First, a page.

A question of timing;Talkback

24th April 1998 at 01:00
Stewart Conway on the OFSTED test for primary inspectors

I took the OFSTED exam for primary inspectors last year, after five days of tuition and 120 hours of distance learning. Five logically arranged tasks took a whole day - with just one-and-a-half hours in breaks.

The first paper was a half-hour of questions testing our knowledge of the Inspection Framework and the primary curriculum - essentially a memory test.

In the second task we were told we were responsible for inspecting English, art and assessment, and given a copy of the OFSTED Handbook. In two hours we had to produce a pre-inspection statement on assessment, questions which must be answered in the inspection, and a "who, what, when, how and why" exercise. We then had to produce our inspection timetable.

Afterwards everyone felt miserable: we had been given only two timetable blanks and had done so much crossing out that nobody could say whether their final timetable accurately reflected what had to be inspected. There just wasn't enough time to do the task. We had to persuade one candidate not to give up and go home.

After lunch we had to watch a half-hour video of a mathematics lesson, and were then given another half-hour to complete a lesson observation form.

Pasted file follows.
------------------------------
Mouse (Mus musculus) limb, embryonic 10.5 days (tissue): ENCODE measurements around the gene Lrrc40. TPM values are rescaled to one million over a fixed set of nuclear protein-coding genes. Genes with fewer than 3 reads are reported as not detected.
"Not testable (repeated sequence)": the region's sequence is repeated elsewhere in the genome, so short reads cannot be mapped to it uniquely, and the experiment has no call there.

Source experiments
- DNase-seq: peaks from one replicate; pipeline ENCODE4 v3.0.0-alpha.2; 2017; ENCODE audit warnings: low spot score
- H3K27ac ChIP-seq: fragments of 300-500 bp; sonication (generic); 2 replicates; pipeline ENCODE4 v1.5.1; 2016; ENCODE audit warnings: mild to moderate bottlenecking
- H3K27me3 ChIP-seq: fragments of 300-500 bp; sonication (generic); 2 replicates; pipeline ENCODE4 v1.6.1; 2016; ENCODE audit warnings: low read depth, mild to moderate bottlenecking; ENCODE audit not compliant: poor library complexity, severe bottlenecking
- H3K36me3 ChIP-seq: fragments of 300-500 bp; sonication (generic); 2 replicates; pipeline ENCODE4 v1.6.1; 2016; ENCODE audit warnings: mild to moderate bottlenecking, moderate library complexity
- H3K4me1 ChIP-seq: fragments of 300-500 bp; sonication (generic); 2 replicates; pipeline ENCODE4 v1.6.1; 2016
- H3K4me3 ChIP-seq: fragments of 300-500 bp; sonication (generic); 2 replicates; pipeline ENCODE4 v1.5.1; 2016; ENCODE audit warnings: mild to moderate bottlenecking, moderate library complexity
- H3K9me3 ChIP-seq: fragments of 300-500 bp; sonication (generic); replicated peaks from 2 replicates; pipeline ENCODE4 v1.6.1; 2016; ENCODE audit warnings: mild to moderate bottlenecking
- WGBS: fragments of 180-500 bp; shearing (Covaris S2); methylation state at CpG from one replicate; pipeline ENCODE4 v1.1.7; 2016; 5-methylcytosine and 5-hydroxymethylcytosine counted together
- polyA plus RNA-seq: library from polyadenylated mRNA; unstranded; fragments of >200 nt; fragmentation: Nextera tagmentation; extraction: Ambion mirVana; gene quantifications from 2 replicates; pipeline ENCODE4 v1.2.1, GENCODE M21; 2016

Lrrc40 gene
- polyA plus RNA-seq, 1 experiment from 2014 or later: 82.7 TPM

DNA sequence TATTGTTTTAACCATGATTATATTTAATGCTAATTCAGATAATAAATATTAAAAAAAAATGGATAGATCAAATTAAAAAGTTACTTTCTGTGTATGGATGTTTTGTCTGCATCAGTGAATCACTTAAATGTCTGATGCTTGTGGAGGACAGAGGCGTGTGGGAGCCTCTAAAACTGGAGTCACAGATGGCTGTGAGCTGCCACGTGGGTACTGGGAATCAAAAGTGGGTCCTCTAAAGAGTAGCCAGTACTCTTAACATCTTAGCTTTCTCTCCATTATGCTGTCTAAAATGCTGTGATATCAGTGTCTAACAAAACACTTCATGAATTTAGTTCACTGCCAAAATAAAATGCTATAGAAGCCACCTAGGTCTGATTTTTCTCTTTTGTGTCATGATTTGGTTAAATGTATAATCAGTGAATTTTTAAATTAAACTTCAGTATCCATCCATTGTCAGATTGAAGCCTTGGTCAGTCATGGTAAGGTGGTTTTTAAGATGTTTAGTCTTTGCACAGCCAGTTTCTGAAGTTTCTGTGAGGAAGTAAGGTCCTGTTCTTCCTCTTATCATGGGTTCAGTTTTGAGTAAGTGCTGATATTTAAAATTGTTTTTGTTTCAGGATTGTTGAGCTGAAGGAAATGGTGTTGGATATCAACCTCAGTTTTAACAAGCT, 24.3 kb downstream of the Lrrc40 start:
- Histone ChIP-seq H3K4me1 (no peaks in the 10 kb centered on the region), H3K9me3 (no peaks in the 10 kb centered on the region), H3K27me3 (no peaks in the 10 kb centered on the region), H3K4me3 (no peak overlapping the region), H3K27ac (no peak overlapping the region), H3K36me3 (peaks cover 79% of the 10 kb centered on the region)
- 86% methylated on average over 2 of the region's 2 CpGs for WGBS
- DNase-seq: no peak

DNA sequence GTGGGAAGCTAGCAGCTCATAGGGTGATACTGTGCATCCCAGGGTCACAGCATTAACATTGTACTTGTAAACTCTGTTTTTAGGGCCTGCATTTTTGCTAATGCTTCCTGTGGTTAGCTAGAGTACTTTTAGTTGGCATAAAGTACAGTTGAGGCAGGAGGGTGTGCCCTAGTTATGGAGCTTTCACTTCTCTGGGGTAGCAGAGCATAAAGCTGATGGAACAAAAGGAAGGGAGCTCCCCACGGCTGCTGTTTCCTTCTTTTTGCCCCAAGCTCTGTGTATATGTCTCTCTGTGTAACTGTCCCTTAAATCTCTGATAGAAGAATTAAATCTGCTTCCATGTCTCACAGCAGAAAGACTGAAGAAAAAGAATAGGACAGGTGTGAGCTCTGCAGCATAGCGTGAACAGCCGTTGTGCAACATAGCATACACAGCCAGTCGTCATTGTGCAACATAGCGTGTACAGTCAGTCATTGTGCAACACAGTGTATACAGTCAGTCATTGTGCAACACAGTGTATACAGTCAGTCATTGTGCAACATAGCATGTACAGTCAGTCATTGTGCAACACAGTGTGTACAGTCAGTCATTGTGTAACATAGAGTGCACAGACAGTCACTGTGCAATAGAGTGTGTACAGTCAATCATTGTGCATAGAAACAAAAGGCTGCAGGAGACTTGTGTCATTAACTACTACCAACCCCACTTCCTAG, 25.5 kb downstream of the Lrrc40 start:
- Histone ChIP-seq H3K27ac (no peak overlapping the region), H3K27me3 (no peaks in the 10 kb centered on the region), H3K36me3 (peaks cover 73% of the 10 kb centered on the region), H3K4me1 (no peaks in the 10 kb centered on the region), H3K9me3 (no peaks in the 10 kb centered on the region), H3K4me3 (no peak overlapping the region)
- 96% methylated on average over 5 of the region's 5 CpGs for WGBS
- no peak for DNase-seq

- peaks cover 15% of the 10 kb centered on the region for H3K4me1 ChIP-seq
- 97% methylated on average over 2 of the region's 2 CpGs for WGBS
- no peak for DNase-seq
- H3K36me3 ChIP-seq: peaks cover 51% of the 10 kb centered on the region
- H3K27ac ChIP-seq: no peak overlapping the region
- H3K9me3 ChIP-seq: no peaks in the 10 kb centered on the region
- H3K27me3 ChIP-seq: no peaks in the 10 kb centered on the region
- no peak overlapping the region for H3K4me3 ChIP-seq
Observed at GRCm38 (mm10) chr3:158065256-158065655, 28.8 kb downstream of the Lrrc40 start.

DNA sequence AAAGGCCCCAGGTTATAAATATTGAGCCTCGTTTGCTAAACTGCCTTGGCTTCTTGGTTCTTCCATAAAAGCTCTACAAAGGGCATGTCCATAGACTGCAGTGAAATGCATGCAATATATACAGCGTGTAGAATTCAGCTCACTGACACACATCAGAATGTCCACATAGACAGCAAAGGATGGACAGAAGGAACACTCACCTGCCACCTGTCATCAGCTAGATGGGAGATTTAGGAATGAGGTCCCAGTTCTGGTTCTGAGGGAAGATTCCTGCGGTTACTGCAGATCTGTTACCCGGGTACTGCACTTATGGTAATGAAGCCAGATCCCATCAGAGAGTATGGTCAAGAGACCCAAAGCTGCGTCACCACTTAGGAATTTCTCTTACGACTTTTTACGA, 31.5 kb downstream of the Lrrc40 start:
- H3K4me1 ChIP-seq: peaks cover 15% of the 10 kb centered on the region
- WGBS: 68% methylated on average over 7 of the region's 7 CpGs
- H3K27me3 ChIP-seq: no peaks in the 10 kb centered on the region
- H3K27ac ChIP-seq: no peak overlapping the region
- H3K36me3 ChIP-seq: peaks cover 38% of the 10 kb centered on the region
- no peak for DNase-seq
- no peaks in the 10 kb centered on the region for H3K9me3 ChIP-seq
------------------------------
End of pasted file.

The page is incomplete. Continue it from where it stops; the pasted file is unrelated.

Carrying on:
The fourth task was to synthesise 10 A4 observation forms of science lessons into a subject paragraph in 45 minutes. This should be straightforward, but nobody was happy with their efforts, because of lack of time.

Finally we had to write on school management. Nobody needed longer than 45 minutes of the hour given.

We all expected more from OFSTED. The major tasks were relevant. We had been tested in our knowledge of the inspection of English, maths and science, of assessment and management, on things we have to do before, during, and after an inspection.

But the times given for most of the tasks were unrealistic. We rationalised that OFSTED was testing our ability to make correct decisions under pressure. But this is a crude test.

The primary inspectors exam needs revision. Task 1 should be scrapped, or revised to test underlying knowledge rather than the exact wording of lists. Tasks 2 to 5 are fine in content, but the time allowed should be matched more realistically to the time available in an inspection.

Stewart Conway has been a teacher and lecturer for 25 years

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